Each class has a limited number of equipment slots, meaning that the player must decide what sort of weapons and devices they bring into battle. This equipment limit plays well with the game’s customizable talent tree, ultimately resulting in players honing their characters to fit their own unique style of play.
The gameplay itself is very well refined, fast paced, and enjoyable. The classes are all properly balanced, every class spec serves a purpose in battle, and the matchmaking system is fantastic at creating balanced matches between players of largely equivalent skill. Jetpacks give the game an extra dimension of combat to exploit, and the maps all reflect the added freedom of movement through the use of tall vertical environments. Melee weapons break up the norm of typical ranged warfare, providing a unique and visceral experience that I have yet to experience in any other shooter, free-to-play or otherwise.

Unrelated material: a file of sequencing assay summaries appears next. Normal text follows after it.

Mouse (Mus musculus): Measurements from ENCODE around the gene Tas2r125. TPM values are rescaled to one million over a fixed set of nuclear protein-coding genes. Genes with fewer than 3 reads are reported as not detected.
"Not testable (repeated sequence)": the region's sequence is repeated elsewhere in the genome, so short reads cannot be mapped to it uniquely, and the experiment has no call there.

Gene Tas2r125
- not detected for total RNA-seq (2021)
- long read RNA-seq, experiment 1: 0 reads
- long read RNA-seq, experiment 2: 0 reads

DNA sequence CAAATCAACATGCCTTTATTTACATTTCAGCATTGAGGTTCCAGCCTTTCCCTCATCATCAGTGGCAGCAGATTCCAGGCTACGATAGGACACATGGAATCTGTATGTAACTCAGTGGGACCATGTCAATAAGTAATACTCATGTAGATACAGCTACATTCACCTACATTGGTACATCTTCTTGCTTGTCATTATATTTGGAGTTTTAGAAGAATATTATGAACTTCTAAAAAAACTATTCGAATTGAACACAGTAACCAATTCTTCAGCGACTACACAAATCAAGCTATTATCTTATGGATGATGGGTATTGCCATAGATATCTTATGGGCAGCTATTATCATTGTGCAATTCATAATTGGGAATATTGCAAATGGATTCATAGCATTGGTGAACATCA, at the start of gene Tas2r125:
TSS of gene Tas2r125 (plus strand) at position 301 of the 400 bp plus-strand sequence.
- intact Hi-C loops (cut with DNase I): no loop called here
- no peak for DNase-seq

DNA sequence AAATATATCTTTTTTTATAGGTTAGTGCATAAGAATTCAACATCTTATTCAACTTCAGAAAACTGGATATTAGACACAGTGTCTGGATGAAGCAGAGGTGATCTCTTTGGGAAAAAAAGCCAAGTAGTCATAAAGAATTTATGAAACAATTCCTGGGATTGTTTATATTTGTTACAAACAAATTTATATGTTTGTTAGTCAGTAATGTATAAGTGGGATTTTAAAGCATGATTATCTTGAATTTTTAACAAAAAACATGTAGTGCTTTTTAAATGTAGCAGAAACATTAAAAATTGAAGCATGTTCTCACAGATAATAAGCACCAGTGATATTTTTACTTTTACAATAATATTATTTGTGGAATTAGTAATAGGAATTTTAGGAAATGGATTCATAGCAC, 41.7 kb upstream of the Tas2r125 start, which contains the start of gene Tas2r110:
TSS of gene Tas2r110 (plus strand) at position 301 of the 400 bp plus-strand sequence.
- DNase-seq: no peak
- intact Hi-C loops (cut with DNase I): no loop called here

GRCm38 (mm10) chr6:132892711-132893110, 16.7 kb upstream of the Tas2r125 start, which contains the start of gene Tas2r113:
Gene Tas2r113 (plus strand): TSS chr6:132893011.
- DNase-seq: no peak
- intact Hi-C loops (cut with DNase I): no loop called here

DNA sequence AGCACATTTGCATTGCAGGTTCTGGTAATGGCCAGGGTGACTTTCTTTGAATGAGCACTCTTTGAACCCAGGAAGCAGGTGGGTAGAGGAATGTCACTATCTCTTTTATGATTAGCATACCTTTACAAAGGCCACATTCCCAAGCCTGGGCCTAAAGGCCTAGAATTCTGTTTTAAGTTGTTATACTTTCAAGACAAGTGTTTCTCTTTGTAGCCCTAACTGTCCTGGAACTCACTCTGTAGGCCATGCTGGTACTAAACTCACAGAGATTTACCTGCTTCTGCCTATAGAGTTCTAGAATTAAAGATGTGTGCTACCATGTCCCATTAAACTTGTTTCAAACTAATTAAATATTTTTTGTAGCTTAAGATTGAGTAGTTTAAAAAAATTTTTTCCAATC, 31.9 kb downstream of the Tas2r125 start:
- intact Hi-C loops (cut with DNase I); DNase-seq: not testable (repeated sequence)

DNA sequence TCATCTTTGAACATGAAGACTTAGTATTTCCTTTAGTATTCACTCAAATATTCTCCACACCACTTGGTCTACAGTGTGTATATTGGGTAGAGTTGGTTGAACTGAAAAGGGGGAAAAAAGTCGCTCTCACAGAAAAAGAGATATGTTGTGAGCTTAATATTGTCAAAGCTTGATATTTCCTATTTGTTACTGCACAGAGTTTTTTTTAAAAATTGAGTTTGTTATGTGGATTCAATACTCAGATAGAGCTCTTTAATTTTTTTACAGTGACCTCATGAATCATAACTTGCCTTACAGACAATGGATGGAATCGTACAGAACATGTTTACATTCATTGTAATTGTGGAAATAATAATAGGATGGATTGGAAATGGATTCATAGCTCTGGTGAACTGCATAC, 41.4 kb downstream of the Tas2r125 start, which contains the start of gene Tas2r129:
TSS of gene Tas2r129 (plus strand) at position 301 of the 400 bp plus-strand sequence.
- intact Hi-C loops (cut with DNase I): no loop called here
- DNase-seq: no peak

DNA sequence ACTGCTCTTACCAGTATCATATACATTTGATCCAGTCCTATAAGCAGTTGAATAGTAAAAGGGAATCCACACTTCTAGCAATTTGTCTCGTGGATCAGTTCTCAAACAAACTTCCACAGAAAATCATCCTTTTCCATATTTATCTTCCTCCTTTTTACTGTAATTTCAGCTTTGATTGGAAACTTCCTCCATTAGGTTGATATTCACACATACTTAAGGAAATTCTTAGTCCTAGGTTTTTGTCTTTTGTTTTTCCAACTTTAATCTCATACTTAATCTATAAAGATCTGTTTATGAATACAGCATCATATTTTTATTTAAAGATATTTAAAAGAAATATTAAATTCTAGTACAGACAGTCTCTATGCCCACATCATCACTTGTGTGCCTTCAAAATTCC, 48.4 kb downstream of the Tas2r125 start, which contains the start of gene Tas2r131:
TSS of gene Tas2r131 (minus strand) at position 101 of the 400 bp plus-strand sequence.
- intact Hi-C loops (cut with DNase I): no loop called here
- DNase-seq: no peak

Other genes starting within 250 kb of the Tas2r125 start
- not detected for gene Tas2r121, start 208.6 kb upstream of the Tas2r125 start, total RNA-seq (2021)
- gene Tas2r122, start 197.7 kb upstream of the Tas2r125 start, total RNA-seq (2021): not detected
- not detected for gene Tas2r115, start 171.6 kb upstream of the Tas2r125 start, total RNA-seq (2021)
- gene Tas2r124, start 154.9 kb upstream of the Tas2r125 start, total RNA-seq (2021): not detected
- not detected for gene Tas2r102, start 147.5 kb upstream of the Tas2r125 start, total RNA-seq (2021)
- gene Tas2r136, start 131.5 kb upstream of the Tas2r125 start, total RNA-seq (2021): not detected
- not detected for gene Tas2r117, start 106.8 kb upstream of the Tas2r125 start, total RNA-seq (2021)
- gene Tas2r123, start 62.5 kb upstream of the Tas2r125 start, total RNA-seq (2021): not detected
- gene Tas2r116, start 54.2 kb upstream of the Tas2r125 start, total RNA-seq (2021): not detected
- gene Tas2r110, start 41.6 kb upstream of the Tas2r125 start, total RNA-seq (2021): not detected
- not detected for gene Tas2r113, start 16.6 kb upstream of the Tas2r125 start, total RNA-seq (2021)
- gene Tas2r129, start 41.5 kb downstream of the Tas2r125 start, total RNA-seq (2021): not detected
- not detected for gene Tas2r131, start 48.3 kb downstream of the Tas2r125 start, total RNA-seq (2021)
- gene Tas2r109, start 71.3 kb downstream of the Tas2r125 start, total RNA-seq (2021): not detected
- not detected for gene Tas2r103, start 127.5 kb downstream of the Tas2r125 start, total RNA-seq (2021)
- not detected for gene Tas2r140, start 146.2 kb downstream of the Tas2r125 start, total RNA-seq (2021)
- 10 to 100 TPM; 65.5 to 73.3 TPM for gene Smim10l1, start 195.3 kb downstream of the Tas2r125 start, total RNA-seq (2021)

There are currently 50 levels in Global agenda, though one feature that I really appreciate is that leveling up doesn’t mean necessarily mean gaining additional power. While it’s true that the player gains new talent points every so often prior to level 30, the player doesn’t gain flat out extra damage per level, or extra hit points. Instead, the player simply gains access to a broader variety of weapons and devices over time, as well as somewhat improved combat abilities through the use of talents. The end result of this is that a level 10 play is just as capable of topping the scoreboards as a level 20, and that level 30 players are just as good as level 50s.’
While the game does have player vs. environment content, it’s not at all a mandatory aspect of Global Agenda, since leveling and gearing can be done entirely through PVP mercenary matches. However, it’s important to note that crafting materials can only be acquired by either buying them off of the auction house, or by prying them from the cold dead hands of PVE robots. Fortunately, the PVE combat is nicely done, though it can admittedly get a repetitive if you overdo it.’